Several years ago I was part of a conversation with a professor about the college’s budget. Predictably, the budget was tighter than any of us would have liked. He put forth an impressive wish list, which he suggested funding with a double-digit tuition increase. When I balked at the size of the increase, he responded that “it’s just beer money” and the students could easily afford it.
He didn’t get the increase he wanted, but the comment stuck with me.
Based on what I know of him, I don’t think he was malicious. He actually thought he was right. And there are some students for whom he was right. But for the ones about whom he was wrong, he was terribly wrong. The blind spot could have had serious consequences.
I was reminded of that in reading the latest paper from Katharine Broton and Sara Goldrick-Rab, “Going Without.” It’s based on multiple surveys of tens of thousands of students at two year and four year colleges. Among its findings are that at least a third of community college students are “housing insecure,” including 14 percent who are homeless.
That’s bad enough, but it gets really shocking when Broton and Goldrick-Rab disaggregate the numbers. On Table 5, they indicate that over 57 percent of the students coded as “homeless” are working, and they’re working an average of just over 31 hours per week.
That was a jaw-dropper for me. Students who are working for pay over 30 hours a week are homeless. If you take the unemployment rate as your primary economic indicator, you’ll miss that. Anyone who’s working 30 hours per week and going to college can’t be accused of slacking. That’s not the core issue. The core is a pincer movement in which wages have stayed low while housing costs, textbook costs, and, yes, tuition, have increased.
Among the four surveys they examined, anywhere from 21 to over 36 percent answered “yes” to “Were you ever hungry but did not eat because there was not enough money for food?”
This isn’t a matter of beer money. It’s a matter of basic survival.
Yet the gaps we force students to straddle largely fall into the blind spots of policymakers. Part of that is because of the average age of policymakers, as opposed to students. Part of it is that most policymakers attended four-year colleges, often well-funded ones, and had no direct experience of serious hunger or finding a place to sleep at night. In their own experience, “it’s just beer money” may have been true. Broton and Goldrick-Rab note that hunger and homelessness are far more common at community colleges than at four-year colleges. (What that says about the appropriateness of measuring the performance of the two sectors by the same metrics, I’ll leave as an exercise for the reader.)
One quibble: Broton and Goldrick-Rab claim, in passing, that “[c]ommunity colleges rarely provide on-campus housing…” That’s less true than it used to be; according to Walter Bumphus’ talk at Middle States last week, nationally, 27% of community colleges offer on-campus housing. The number is higher than I expected, and climbing. It varies dramatically by state and region; for example, it’s commonplace in New York but nearly absent in New Jersey. In places where it exists, it may provide one option for housing-insecure students. But even allowing for a growth of on-campus housing in this sector, the numbers of students struggling for a safe place to sleep are staggering.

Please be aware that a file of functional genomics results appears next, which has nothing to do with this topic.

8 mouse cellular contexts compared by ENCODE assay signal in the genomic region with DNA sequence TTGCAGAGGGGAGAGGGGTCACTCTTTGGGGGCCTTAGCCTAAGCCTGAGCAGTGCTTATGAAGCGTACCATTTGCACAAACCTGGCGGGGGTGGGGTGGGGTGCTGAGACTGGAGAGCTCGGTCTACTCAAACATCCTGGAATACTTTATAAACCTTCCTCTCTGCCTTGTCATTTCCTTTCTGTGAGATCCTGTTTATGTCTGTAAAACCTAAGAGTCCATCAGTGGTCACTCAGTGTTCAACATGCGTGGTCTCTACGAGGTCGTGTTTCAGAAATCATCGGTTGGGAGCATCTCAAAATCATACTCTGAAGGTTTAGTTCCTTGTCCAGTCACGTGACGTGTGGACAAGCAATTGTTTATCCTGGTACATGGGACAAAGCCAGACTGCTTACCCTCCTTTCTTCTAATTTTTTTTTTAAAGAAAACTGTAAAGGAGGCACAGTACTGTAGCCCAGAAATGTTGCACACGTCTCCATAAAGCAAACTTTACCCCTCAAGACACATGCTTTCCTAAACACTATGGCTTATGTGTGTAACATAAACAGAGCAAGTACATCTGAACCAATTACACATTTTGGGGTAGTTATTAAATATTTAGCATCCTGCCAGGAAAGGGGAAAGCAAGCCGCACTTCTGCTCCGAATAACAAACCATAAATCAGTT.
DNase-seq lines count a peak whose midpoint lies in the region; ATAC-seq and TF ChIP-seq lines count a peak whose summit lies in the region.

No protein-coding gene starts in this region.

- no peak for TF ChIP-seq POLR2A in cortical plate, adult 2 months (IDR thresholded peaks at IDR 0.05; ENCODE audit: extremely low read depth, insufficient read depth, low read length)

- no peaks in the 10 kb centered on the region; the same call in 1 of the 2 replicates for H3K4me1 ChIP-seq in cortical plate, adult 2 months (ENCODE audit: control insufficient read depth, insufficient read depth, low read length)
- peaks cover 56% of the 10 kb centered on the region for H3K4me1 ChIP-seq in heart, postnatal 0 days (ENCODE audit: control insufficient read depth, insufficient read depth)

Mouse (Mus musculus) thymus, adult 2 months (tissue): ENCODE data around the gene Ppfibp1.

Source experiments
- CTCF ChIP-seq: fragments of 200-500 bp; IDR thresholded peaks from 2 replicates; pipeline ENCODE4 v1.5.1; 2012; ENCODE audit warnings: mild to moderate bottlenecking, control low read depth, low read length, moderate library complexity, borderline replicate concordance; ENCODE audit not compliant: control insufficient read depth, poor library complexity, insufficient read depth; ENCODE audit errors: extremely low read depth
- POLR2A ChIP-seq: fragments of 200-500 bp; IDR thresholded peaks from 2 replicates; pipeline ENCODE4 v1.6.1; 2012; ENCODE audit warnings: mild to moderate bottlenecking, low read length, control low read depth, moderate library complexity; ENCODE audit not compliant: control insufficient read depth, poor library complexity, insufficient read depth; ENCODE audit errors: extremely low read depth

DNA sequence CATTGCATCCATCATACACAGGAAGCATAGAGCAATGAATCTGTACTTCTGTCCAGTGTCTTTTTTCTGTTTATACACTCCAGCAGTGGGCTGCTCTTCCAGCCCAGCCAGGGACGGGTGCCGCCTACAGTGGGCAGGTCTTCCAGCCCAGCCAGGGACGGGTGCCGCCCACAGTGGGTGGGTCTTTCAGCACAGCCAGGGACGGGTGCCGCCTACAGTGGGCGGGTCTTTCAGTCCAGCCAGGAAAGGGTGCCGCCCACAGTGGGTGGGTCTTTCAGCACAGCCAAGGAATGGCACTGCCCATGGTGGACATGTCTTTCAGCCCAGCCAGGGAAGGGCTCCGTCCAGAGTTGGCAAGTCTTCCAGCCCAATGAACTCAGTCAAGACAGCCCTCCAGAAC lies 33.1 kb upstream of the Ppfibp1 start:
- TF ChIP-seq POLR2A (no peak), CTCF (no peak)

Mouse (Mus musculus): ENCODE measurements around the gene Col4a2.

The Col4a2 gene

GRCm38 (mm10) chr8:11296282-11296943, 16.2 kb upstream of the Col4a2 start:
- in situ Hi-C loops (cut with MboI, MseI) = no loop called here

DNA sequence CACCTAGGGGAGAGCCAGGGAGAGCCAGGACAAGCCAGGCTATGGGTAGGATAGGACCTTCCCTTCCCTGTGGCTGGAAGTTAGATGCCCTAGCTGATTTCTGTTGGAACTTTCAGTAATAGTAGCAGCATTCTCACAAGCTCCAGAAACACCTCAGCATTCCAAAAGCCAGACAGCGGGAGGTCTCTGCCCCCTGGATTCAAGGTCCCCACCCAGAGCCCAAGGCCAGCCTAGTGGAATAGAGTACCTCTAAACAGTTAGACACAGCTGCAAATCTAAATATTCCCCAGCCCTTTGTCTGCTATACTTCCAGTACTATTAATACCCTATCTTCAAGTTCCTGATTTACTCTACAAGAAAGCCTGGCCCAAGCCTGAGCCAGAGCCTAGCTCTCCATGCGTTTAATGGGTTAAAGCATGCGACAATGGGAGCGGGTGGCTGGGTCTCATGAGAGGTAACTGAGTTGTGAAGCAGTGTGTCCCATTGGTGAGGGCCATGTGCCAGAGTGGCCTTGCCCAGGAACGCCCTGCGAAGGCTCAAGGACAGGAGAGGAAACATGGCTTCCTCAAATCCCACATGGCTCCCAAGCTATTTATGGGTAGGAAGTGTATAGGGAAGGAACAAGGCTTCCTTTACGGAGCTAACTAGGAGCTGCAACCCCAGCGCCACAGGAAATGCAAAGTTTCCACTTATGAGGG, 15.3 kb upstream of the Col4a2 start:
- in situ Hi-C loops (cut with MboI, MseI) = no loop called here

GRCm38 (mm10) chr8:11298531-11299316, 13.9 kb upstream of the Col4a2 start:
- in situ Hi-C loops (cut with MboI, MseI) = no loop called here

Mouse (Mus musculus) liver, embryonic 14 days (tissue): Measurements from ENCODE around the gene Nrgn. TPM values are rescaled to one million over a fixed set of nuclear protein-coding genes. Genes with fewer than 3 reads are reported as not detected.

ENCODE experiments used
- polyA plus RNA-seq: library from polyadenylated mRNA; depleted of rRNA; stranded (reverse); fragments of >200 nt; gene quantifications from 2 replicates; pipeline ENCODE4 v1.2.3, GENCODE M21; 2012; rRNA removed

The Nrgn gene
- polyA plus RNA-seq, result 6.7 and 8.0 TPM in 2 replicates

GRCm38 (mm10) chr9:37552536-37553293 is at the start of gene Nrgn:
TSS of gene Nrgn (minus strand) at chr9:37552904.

Sustainable solutions will probably require concerted efforts across sectors. I’ve read about some community colleges designating people on campus whose job it is to connect students in need to available social services in the area, which strikes me as a fantastic idea. Emergency funds, often from college foundations, can make the difference between a student staying housed and getting evicted, or between staying in an abusive situation for the sake of shelter and finding someplace safe. Even something as straightforward as Open Educational Resources (OER) instead of expensive textbooks can free up money for food, shelter, and transportation. That’s well within our power, as a sector. If the same Pell grant has more left over because a school has moved to OER and the student doesn’t have to buy books, those dollars become available for basic needs.
Larger changes require politics. Disinvestment in public higher education is a political choice. Upward distribution of wealth is a political choice. So are exclusionary zoning, financial aid rules based on the assumption that a student is 18 and full-time, and the minimum wage. No college or set of colleges can undo all of that alone.
But a tip of the cap to Broton and Goldrick-Rab for doing the shoe-leather epidemiology that may help us actually start to get a handle on this. No student who works 30 hours a week and takes college classes should be homeless. If we could stop thinking about aid as subsidized beer money, we might actually make some headway.